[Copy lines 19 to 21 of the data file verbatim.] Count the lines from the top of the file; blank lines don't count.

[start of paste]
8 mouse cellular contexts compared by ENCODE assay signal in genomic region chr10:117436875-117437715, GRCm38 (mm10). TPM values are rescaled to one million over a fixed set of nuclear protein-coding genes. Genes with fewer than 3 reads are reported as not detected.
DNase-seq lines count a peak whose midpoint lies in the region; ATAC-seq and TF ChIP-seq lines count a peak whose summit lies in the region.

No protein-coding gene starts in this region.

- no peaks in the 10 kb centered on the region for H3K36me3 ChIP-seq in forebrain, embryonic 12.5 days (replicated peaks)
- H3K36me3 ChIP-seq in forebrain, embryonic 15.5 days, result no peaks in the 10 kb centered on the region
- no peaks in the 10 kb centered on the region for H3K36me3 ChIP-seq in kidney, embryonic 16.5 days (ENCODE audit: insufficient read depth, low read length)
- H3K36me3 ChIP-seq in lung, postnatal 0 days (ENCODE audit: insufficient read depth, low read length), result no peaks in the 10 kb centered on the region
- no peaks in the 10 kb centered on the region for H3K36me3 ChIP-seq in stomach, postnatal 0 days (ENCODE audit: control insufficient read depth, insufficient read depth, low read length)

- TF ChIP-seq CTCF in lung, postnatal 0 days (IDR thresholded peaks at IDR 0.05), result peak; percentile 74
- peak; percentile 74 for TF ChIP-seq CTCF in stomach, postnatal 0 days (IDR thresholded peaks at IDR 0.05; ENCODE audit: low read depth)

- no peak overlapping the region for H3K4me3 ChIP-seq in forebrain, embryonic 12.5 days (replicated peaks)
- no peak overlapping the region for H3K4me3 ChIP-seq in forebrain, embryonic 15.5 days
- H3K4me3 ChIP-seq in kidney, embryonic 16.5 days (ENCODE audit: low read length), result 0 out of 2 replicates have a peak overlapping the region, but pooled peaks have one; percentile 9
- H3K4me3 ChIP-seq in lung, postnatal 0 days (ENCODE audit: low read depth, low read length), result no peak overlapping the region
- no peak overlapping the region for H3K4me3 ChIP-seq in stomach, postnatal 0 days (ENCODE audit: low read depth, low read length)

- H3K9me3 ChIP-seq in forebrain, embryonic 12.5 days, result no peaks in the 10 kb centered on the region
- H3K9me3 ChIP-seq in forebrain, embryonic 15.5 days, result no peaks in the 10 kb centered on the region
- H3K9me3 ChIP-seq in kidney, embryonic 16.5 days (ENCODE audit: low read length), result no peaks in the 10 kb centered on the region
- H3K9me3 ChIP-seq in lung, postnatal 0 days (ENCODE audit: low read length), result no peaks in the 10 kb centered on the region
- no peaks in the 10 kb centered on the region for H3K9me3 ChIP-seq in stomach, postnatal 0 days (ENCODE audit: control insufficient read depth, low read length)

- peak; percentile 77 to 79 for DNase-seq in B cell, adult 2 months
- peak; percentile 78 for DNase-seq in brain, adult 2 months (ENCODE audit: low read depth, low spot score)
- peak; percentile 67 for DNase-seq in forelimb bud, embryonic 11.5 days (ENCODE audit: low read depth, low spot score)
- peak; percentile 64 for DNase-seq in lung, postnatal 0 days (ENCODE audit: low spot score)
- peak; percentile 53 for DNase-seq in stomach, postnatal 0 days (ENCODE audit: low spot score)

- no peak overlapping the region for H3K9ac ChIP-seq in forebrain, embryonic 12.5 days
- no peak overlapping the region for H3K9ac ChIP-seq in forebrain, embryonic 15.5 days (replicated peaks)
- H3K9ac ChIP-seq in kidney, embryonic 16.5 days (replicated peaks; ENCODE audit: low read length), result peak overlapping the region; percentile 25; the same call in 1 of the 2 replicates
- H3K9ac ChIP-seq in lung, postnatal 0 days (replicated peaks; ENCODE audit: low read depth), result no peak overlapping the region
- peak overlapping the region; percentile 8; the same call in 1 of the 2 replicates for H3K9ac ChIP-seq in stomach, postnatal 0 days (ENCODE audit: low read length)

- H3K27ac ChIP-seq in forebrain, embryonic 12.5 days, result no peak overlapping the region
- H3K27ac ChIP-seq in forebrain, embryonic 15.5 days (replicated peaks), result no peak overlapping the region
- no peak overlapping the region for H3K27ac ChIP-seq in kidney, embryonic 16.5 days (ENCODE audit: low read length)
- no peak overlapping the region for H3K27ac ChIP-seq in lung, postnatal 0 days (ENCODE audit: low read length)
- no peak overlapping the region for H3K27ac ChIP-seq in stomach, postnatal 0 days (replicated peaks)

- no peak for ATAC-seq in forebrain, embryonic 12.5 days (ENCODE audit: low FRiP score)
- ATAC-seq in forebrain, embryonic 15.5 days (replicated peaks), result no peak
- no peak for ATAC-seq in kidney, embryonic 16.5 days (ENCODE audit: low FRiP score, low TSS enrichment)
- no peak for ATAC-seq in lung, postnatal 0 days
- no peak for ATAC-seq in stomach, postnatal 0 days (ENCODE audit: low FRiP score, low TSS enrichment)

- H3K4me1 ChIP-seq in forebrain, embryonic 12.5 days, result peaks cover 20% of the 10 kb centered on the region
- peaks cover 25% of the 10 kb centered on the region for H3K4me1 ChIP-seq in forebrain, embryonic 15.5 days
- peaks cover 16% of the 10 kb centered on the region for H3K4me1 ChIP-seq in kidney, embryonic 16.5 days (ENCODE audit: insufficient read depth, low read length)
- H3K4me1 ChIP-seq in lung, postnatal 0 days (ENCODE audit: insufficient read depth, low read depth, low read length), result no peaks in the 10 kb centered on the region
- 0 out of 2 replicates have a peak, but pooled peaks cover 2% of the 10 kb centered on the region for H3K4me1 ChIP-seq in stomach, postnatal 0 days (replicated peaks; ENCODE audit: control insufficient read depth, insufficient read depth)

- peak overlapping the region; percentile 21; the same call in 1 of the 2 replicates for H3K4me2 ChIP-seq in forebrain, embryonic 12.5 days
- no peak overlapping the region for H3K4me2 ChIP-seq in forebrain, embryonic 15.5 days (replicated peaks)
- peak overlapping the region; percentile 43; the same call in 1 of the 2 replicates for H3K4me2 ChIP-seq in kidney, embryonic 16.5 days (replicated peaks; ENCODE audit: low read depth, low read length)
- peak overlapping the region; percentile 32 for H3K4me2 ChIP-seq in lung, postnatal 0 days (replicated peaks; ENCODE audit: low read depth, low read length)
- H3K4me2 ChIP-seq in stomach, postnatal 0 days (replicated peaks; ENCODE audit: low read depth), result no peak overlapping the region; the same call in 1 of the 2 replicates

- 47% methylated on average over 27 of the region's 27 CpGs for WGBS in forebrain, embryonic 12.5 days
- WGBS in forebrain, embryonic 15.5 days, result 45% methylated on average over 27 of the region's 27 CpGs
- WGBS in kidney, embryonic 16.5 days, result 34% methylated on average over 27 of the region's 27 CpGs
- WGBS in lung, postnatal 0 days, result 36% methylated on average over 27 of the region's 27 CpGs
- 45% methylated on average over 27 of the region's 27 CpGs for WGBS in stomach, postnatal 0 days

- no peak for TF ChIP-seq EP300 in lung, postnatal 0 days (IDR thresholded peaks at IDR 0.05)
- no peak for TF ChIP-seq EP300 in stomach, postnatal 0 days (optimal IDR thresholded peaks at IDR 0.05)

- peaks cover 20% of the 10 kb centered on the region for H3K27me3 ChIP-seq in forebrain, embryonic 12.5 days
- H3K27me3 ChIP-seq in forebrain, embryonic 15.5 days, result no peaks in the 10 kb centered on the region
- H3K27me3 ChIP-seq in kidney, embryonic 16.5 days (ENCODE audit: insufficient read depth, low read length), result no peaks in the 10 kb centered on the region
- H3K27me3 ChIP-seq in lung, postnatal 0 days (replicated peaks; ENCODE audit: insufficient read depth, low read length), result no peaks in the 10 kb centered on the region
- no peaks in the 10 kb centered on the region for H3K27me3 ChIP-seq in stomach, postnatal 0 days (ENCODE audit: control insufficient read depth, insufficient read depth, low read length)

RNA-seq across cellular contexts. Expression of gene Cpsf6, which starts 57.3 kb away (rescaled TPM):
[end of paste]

- H3K9me3 ChIP-seq in lung, postnatal 0 days (ENCODE audit: low read length), result no peaks in the 10 kb centered on the region
- no peaks in the 10 kb centered on the region for H3K9me3 ChIP-seq in stomach, postnatal 0 days (ENCODE audit: control insufficient read depth, low read length)

- peak; percentile 77 to 79 for DNase-seq in B cell, adult 2 months